But what really transformed Charter's image was last year's pounds 295m acquisition of Esab, the Swedish group that dominates the world market for welding supplies. Since the middle of 1994, when the intention to add another leg to the business was announced, the British group's shares have outperformed the market by over a fifth.
The reasons for the market's enthusiasm were clear in yesterday's interim figures. The first full period of Esab has raised pre-tax profits from pounds 20.3m to pounds 50.3m in the six months to June, with earnings per share more than doubled to 35.4p. The dividend is increased by 1p to 8.5p.
After having Esab for barely a year, Charter is on a roll. Margins at the acquired business have jumped from below 7 per cent to just under 11 - well ahead of Charter's target of achieving 10 per cent across the cycle. Meanwhile, gearing has tumbled from 91 per cent to 29 per cent, helped on its way by the sale of the coal equipment and aggregates businesses and the final proceeds from the JM stake.
Fresh from his triumph with welding supplies, chief executive Jeffrey Herbert is now ready to repeat the success elsewhere. Over the next year or so, Charter is ready to add a fourth leg, valued at anywhere between pounds 200m and pounds 400m, which would take the group into another international and industrial area of the world market. Given his current star rating with the City, Mr Herbert has chosen his moment well, although he will find it progressively harder to keep up this level of momentum.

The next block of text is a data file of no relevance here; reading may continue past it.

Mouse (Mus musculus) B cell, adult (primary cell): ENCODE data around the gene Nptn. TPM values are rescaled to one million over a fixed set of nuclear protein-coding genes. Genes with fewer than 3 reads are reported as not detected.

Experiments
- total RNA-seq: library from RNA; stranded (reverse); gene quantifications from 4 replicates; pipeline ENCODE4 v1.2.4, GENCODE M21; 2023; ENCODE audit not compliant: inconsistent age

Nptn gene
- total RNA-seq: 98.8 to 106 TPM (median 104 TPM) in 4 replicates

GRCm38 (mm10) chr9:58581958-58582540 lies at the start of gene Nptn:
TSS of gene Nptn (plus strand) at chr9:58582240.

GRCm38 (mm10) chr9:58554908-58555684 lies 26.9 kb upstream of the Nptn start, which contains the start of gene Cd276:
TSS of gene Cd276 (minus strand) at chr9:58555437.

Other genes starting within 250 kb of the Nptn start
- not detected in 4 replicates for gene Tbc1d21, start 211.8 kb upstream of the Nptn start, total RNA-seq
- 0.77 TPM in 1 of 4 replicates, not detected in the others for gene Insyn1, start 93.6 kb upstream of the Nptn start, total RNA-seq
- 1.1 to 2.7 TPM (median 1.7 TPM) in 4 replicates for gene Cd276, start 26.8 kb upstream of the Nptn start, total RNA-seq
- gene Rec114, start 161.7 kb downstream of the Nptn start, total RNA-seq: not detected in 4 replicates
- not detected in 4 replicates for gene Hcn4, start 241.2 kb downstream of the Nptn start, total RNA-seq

While the influence of new owners helped, Esab's first-half margin performance owed most to strong markets. Highly geared to economic recovery in Europe, which accounts for 55 per cent of the business, Esab got a significant boost from a 21 per cent rise in sales there. The economic rebound in Brazil also helped, pushing local sales up a quarter, but the economy there is now slowing.
Full-year profits of pounds 103m from Charter would put the shares, down 15p at 917p, on a forward rating of around 13. That looks high enough while management proves the Esab deal was no fluke.Reuse content